The Refresh Annapolis Valley Labs is a playground where adventurous builders come to create. Labs initiatives are community driven digital technology projects that tend to be entrepreneurial in nature. In the lab, Refreshers work on building and applying their skills all while pursuing the objectives of their projects. Refresh Annapolis Valley Labs is hosted at the Acadia Entrepreneurship Centre Rural Innovation Centre. We meet on Saturdays from 12:30 to 3:30 starting January 26.
The Robot Programming Competition mission is to increase interest in building digital technology and computer science by engaging Nova Scotia students in annual robotics programming competitions and related activities that feature problem solving and teamwork. The Acadia Robotics Program, through the Jodrey School of Computer Science, depends heavily on financial support from external organizations and the committed volunteers who annually contribute to the season from late August through to mid-June. We have a junior program, FIRST® LEGO® League, and a senior program, Robofest.
Dr. Daniel L. Silver is the Director of the Acadia Institute for Data Analytics . He is also a Professor in and currently the Acting-Director of the Jodrey School of Computer Science at Acadia University. His areas of research and application are machine learning, data mining, and data analytics. His expertise is in Lifelong Machine Learning and Transfer Learning. He has published over 65 scientific papers and has co-chaired or been part of program committees for a number of national and international conferences, seminars and workshops on data mining and machine learning.
Dr. Darcy Benoit is a Professor in and the Director of the Jodrey School of Computer Science at Acadia University. His areas of research include mobile application development, database management systems, and computer science education. An avid supporter educational outreach, Darcy oversees the Acadia Robotics program, a province-wide outreach program that sees approximately 400 students from grades 9-18 compete in two international robot programming competitions. His outreach work resulted in him collaborating with the Nova Scotia Department of Education and Early Childhood Development on the implementation of computer programming in the public school system from grades 7-12.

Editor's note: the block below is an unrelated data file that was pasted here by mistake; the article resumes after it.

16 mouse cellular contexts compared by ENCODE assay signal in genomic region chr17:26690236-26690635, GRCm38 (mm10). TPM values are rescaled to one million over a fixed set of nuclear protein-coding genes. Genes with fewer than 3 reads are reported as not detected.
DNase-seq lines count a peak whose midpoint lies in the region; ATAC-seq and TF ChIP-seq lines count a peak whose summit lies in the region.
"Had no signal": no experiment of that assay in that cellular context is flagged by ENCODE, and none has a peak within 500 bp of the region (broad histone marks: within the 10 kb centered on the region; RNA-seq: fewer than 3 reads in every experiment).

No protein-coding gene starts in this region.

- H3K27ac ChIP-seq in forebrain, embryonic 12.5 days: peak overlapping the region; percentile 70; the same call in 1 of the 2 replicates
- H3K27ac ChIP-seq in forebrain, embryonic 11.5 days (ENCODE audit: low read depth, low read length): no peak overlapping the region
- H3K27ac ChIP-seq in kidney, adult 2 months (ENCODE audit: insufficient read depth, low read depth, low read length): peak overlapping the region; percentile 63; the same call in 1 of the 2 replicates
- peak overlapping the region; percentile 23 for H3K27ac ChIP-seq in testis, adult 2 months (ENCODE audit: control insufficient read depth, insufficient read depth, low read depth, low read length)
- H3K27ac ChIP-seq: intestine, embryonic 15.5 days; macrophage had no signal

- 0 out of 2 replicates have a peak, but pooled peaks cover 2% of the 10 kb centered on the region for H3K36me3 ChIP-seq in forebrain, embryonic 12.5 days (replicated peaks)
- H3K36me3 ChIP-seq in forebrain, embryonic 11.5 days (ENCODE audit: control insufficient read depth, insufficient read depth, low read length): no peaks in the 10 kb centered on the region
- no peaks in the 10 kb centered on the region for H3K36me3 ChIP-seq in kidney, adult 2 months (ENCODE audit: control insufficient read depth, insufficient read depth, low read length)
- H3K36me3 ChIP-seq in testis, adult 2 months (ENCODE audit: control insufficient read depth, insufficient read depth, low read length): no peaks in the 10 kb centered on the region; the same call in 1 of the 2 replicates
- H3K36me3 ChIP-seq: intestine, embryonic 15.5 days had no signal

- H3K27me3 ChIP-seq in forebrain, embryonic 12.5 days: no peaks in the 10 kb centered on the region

“Creative Technician”…what the heck is that? I see my role, primarily, as that of a possibilitist. I listen closely to your ideas, what you hope to create, the problem you are working and then share with you the possibilities technology may offer. My years of immersion in Maker culture, joyfully exploring new and unusual uses for the wonders of emerging and age-old tech, provide me with a deep pool of possible solutions to your creative problems.
The Jodrey School of Computer Science prepares students for today’s ever changing world of technology in a unique, fully mobile computing environment. Students develop a thorough understanding of computer systems software, modern software design methods and computer systems software. Students in all degree programs complete a self-directed project during the course of their studies. This provides students with the opportunity to work closely with professors and to apply knowledge acquired through experiment and real-life application.
Once upon a time, he was born. What happened after this is the interesting part. Relatively speaking. After his long and tedious early childhood, Max found himself being introduced to the fascinating world of technology. One of his earliest experiences was with the beginner programming environment known as Scratch. After a couple of years of making awesome scratch projects, Max moved on to explore more that tech had to offer. Through his School he found himself on a Lego Robotics team for a couple years.